Of the 1,955 total number of interventions generated during the visits, results showed surgeons adhered to AAOS guidelines in 65% of new/never treated, 60% of new/previously treated and 40% of return patients. Researchers found the most common intervention was intra-articular injection with either corticosteroids or hyaluronic acid, followed by physical therapy. Adherence to the AAOS guidelines decreased as the severity of OA increased, according to results.
Of the estimated annual cost of $2,403,543.18 associated with treatment recommendations, researchers noted $1,206,757.80 was supported by evidence. Results showed intra-articular hyaluronic acid injection, which carried a strong evidence against use, was the most expensive treatment intervention.
Orthopedic surgeons adhered to AAOS guidelines for treatment of knee OA in 65% of new/never treated, 60% of new/previously treated and 40% of return patients.
“Even within a single practice, there is wide variation in practice patterns in the management of a common condition, knee arthritis, and a large percentage of treatment recommendations are not supported by evidence,” Bozic told Healio Orthopedics. “This suggests there is opportunity to increase efforts to incorporate evidence-based practice recommendations into shared medical decision-making between patients and their care teams when considering options for the management of their knee OA.” – by Casey Tingle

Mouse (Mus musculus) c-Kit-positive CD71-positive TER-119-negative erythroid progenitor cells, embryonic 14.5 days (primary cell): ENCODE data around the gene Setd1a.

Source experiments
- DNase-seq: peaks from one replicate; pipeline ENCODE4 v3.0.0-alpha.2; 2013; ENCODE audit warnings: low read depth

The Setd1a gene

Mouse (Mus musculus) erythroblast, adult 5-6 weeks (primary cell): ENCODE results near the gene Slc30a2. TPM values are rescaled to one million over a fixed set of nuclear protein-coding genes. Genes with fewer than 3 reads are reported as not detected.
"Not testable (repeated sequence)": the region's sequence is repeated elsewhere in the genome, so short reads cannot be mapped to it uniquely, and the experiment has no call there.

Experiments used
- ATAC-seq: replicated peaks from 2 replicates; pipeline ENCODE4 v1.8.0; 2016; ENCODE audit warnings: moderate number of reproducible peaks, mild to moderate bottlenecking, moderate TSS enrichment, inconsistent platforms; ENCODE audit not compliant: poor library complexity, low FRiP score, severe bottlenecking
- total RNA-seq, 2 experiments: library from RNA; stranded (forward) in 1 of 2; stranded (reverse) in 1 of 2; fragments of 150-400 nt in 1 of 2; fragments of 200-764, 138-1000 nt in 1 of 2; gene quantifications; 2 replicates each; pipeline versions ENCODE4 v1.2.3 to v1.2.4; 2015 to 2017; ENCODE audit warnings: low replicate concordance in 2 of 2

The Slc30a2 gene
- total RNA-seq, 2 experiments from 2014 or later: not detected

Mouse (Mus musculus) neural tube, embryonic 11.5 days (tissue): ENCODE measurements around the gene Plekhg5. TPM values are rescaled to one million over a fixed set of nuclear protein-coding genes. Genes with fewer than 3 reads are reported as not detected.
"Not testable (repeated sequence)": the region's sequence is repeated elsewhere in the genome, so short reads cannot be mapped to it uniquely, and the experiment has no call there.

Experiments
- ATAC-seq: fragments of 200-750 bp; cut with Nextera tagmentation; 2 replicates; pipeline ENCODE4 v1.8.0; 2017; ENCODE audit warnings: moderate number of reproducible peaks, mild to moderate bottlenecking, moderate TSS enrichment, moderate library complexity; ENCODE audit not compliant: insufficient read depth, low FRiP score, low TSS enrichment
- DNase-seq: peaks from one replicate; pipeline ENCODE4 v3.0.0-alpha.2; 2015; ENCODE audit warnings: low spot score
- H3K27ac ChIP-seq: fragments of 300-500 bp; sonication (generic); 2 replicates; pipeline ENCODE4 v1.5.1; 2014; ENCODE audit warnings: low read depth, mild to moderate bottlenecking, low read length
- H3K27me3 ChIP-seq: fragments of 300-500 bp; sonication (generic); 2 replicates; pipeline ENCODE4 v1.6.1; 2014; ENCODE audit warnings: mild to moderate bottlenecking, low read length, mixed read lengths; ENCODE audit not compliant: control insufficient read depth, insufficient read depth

Disclosures: Bozic reports he is a paid consultant for CMS and Cardinal Analytx; is an unpaid consultant for Harvard Business School Institute for Strategy and Competitiveness; has stock or stock options with Carrum Health; is on the board of directors for the American Joint Replacement Registry; and is on the American Association of Hip and Knee Surgeons Quality Measures Committee. Please see the study for all other authors’ relevant financial disclosures.
Perspective
P. Maxwell Courtney
Mohamad J. Halawi, MD, and colleagues present an interesting article looking at adherence to AAOS clinical practice guidelines (CPG) for nonoperative management of knee osteoarthritis at their clinic in University of Texas at Austin. Of 1,096 ambulatory office visits for knee OA, they found adherence to AAOS guidelines dropped as severity of the arthritis increased (from 61% to 49%), with the most expensive non-recommended intervention being hyaluronic acid injections.
Despite a strong AAOS recommendation against their use, physicians still continue to utilize hyaluronic acid injections for knee OA, resulting in a considerable economic burden to our health system. Insurers continue to pay for these injections because they are less expensive than a knee replacement, despite limited data on efficacy. In the era of value-based care, we need to move toward a system that rewards providers for providing evidenced-based nonoperative treatment and appropriate surgical referral, not a compensation model based upon how many injections they provide. Patients often think that an injection can cure all, but it is our responsibility to educate our patients on the data regarding nonoperative knee OA management. Sometimes exercise and anti-inflammatories are the best medicine.
P. Maxwell Courtney, MD
Hip and knee replacement surgeon
Rothman Orthopaedic Institute
Assistant professor of orthopedic surgery
Thomas Jefferson University